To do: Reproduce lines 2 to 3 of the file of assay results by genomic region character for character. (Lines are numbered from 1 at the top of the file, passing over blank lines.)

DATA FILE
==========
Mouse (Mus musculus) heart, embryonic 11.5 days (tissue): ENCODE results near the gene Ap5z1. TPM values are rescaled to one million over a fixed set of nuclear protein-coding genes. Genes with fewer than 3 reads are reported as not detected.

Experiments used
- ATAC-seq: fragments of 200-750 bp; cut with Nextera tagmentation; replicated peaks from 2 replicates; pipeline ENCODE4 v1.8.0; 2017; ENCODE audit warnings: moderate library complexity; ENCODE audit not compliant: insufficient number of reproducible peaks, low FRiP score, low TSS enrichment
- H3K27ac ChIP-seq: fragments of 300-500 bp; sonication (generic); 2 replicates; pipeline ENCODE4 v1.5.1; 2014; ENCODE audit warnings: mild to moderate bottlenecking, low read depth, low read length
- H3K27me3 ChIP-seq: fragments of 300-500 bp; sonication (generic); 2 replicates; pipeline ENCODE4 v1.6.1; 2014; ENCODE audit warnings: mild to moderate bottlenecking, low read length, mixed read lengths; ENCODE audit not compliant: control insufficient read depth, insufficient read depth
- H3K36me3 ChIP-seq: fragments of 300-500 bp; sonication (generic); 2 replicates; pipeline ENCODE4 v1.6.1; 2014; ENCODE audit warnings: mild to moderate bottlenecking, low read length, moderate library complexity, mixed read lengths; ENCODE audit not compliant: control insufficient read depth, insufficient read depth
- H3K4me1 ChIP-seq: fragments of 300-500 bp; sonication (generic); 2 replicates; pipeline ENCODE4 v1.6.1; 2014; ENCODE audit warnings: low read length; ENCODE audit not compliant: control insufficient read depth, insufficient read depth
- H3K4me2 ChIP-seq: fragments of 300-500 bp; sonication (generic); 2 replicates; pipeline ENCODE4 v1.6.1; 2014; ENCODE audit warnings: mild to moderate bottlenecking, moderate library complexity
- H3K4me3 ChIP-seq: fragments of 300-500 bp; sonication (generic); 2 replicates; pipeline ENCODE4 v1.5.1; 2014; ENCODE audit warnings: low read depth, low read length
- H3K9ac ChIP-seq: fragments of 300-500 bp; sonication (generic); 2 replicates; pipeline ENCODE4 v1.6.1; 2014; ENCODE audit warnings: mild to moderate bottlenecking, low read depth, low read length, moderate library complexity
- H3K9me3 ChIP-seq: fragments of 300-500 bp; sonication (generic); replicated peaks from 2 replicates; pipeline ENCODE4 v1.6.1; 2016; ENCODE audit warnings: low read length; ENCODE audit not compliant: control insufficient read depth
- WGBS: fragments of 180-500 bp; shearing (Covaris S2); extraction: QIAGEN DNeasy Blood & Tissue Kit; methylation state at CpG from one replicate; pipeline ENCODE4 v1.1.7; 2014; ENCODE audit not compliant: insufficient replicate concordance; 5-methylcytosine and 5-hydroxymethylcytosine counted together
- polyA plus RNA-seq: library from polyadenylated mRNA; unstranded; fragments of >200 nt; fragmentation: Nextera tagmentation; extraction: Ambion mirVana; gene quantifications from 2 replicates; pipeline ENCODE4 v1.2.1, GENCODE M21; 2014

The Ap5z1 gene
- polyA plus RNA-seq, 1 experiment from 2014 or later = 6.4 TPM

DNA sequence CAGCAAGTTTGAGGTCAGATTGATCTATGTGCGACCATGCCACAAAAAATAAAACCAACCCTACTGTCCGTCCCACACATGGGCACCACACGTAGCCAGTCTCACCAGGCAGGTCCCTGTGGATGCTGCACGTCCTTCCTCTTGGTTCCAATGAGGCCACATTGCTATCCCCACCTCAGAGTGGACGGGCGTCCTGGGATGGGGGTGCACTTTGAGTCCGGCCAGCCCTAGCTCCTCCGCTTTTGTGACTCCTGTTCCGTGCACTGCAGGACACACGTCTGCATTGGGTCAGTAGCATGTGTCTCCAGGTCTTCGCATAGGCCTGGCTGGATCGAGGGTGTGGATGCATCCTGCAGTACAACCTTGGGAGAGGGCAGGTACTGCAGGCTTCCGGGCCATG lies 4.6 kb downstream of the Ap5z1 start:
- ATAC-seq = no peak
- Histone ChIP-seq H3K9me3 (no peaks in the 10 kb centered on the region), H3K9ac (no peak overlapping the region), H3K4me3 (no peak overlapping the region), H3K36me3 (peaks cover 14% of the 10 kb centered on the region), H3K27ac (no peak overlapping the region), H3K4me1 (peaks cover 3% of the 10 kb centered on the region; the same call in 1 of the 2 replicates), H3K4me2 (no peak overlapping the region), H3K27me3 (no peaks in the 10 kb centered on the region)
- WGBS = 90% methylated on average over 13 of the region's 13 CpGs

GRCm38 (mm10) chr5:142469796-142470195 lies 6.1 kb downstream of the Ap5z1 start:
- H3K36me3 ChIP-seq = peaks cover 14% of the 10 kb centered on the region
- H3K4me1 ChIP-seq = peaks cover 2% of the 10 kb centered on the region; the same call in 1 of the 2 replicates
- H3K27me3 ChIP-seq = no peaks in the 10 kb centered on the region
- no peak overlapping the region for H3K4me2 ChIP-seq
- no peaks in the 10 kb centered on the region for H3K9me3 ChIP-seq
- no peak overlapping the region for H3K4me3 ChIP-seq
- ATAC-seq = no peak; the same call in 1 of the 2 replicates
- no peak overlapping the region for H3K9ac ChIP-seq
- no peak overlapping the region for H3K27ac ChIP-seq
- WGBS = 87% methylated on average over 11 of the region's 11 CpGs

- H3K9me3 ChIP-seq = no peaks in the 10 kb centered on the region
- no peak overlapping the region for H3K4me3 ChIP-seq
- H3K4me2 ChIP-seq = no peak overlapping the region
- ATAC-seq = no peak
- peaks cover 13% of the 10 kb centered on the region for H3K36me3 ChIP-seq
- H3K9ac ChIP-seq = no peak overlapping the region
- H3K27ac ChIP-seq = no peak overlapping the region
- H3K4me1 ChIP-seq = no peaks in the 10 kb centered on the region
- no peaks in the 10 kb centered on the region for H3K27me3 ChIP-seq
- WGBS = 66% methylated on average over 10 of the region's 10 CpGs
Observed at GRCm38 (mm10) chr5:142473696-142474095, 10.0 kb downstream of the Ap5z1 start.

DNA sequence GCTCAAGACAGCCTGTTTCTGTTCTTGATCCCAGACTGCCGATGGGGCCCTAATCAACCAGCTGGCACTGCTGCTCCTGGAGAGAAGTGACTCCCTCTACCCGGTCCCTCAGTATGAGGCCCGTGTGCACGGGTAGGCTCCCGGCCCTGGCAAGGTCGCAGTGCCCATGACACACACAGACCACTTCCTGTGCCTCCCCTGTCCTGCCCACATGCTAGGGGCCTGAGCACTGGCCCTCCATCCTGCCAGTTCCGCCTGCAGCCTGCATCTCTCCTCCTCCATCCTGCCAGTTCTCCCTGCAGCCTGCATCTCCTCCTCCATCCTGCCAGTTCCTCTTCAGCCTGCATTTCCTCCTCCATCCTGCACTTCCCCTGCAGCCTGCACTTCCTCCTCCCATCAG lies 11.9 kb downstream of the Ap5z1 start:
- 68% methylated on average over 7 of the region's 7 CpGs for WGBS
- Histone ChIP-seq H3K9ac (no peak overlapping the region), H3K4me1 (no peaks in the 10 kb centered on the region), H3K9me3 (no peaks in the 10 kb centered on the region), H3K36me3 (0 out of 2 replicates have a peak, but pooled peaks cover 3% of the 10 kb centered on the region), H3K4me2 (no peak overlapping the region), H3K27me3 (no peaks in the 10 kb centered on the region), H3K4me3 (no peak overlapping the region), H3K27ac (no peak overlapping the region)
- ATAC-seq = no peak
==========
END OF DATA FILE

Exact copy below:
Experiments used
- ATAC-seq: fragments of 200-750 bp; cut with Nextera tagmentation; replicated peaks from 2 replicates; pipeline ENCODE4 v1.8.0; 2017; ENCODE audit warnings: moderate library complexity; ENCODE audit not compliant: insufficient number of reproducible peaks, low FRiP score, low TSS enrichment